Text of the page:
# Find the force needed for a body on an inclined plane to be static?

• Like Tony Stark
In summary: Therefore, the acceleration calculated using Newton's equations is with respect to the inertial frame of reference, which in this case would be Earth.
Like Tony Stark
Homework Statement
The picture shows a body of mass ##m_1## lying on an inclined surface of mass ##m_2##. Suppose that all surfaces are frictionless. Determine the horizontal accelaration that sould be applied to ##m_2## to keep ##m_1## in equilibrium. Then, suppose that an acceleration twice bigger than the calculated previously is applied to ##m_2##, what's the acceleration of ##m_1## with respect to Earth (inertial system) and with respect to ##m_2##?
Relevant Equations
Newton's equations
Here, I have two doubts
1) if the surfaces are frictionless, then there's no force being applied on the ##x' axis## of ##m_1## except from the weight, so it should be sliding, shouldn't it? So, there's no force that I could apply to ##m_2## to keep ##m_1## in equilibrium since any force that I apply on ##m_2## will manifest in the normal force of ##m_1## and this is on the ##y'## axis of ##m_1##.

2) And then I have some problems with "acceleration with respect to...". If I use Newton's equations and I solve for ##a##, that acceleration is with respect to ##m_2## or with respect to Earth?

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• 20190927_131007.jpg
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Like Tony Stark said:
Here, I have two doubts
1) if the surfaces are frictionless, then there's no force being applied on the ##x' axis## of ##m_1## except from the weight, so it should be sliding, shouldn't it? So, there's no force that I could apply to ##m_2## to keep ##m_1## in equilibrium since any force that I apply on ##m_2## will manifest in the normal force of ##m_1## and this is on the ##y'## axis of ##m_1##.

Your doubts shouldn't stop you doing the calculations.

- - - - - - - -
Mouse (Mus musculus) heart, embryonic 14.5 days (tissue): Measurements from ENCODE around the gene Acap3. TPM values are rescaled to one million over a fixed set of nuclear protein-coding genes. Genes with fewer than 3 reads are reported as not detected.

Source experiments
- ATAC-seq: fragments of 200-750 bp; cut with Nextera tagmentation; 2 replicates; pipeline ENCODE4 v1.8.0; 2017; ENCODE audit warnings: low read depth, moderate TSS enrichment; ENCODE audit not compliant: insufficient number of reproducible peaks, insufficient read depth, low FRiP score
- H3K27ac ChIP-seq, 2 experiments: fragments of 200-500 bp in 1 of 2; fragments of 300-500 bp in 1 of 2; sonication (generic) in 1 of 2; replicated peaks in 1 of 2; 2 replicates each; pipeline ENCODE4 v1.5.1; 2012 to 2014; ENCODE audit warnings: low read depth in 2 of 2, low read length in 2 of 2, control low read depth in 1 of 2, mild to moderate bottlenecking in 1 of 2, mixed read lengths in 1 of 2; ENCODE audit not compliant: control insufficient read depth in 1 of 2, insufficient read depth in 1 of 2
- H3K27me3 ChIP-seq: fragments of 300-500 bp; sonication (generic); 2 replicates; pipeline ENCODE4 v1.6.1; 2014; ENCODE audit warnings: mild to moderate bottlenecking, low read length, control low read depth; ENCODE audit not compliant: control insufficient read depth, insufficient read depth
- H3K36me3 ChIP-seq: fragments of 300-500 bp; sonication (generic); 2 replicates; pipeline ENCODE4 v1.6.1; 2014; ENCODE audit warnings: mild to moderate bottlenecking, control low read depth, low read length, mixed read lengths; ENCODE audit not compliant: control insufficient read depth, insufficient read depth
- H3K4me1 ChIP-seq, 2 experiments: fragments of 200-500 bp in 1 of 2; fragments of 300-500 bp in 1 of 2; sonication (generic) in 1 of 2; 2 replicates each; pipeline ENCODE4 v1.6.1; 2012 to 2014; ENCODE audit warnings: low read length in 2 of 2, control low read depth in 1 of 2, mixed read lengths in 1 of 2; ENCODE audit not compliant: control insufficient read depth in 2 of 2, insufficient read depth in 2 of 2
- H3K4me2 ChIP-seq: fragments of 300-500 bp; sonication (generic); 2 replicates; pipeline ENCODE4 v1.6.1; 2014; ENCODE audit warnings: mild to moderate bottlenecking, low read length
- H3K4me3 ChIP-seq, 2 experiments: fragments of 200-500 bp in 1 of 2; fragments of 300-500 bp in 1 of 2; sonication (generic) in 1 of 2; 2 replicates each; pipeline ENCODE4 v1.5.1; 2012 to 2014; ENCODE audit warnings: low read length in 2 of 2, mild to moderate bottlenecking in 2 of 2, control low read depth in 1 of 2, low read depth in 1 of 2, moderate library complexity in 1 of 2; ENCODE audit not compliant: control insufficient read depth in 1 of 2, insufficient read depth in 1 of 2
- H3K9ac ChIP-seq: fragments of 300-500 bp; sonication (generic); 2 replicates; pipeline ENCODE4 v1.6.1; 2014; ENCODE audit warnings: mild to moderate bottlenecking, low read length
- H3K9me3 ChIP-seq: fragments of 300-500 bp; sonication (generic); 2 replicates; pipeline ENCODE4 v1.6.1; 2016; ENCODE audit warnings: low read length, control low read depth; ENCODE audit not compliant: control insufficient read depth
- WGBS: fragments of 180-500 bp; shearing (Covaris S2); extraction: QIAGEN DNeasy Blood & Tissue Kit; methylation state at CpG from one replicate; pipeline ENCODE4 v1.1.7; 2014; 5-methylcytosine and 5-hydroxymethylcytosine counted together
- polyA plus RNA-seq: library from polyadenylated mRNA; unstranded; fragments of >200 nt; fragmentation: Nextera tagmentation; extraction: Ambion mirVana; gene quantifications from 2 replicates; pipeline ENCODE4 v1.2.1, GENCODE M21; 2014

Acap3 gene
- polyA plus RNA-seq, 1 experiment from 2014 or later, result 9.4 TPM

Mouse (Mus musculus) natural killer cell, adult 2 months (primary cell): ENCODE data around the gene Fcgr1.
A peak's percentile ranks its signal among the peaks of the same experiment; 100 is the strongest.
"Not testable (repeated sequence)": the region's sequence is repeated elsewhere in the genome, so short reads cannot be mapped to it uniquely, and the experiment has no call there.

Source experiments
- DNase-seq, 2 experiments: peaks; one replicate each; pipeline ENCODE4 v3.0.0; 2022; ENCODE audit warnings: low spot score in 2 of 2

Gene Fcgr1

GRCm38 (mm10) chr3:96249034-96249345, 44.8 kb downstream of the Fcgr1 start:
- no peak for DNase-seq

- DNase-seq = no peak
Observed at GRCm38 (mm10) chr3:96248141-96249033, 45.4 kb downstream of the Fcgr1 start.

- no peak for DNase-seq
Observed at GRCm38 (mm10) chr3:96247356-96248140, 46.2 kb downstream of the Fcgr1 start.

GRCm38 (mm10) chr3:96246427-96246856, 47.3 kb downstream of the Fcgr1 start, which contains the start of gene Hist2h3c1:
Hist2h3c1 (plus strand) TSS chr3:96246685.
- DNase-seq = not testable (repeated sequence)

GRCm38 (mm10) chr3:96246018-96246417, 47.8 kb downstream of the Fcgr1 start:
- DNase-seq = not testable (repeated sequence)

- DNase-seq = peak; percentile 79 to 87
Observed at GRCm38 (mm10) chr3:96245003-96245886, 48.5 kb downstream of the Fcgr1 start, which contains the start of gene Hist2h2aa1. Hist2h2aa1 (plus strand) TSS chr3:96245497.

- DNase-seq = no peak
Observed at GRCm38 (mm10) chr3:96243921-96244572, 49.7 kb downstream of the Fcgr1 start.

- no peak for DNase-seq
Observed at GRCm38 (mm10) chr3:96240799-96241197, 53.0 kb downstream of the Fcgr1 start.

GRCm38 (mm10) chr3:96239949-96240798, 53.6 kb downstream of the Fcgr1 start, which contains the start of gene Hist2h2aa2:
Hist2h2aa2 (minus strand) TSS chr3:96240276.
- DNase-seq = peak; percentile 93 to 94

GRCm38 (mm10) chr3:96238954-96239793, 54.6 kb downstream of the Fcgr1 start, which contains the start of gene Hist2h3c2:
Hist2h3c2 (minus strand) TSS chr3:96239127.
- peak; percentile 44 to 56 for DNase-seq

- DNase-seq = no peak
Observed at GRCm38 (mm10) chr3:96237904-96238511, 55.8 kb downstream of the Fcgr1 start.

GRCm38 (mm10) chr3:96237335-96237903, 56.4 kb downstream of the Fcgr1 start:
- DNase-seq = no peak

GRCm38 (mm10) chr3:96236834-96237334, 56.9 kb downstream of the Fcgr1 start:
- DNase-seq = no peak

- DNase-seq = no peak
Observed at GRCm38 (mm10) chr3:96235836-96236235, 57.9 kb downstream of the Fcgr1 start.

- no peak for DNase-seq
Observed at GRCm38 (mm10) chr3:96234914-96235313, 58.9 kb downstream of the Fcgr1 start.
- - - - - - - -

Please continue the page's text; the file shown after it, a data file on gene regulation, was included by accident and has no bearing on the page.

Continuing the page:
Like Tony Stark said:
2) And then I have some problems with "acceleration with respect to...". If I use Newton's equations and I solve for ##a##, that acceleration is with respect to ##m_2## or with respect to Earth?

Newton's laws apply in an inertial reference frame.

Last edited:

## 1. What is the formula for calculating the force needed for a body on an inclined plane to be static?

The formula for calculating the force needed for a body on an inclined plane to be static is F = mg sinθ, where F is the force, m is the mass of the body, g is the acceleration due to gravity, and θ is the angle of the inclined plane.

## 2. How does the angle of the inclined plane affect the force needed for a body to be static?

The force needed for a body to be static on an inclined plane increases as the angle of the inclined plane increases. This is because the component of the gravitational force acting parallel to the inclined plane also increases with the angle, making it harder for the body to stay in place.

## 3. Can the force needed for a body to be static on an inclined plane be greater than its weight?

Yes, the force needed for a body to be static on an inclined plane can be greater than its weight. This can happen when the angle of the inclined plane is steep enough, causing the component of the gravitational force acting parallel to the inclined plane to exceed the weight of the body.

## 4. What other factors can affect the force needed for a body to be static on an inclined plane?

The force needed for a body to be static on an inclined plane can also be affected by the coefficient of friction between the body and the inclined plane, the shape and size of the body, and any external forces acting on the body.

## 5. Is the force needed for a body to be static on an inclined plane constant?

No, the force needed for a body to be static on an inclined plane is not constant. It varies depending on the angle of the inclined plane and other factors such as the coefficient of friction and external forces. It is only constant when all these factors remain constant.

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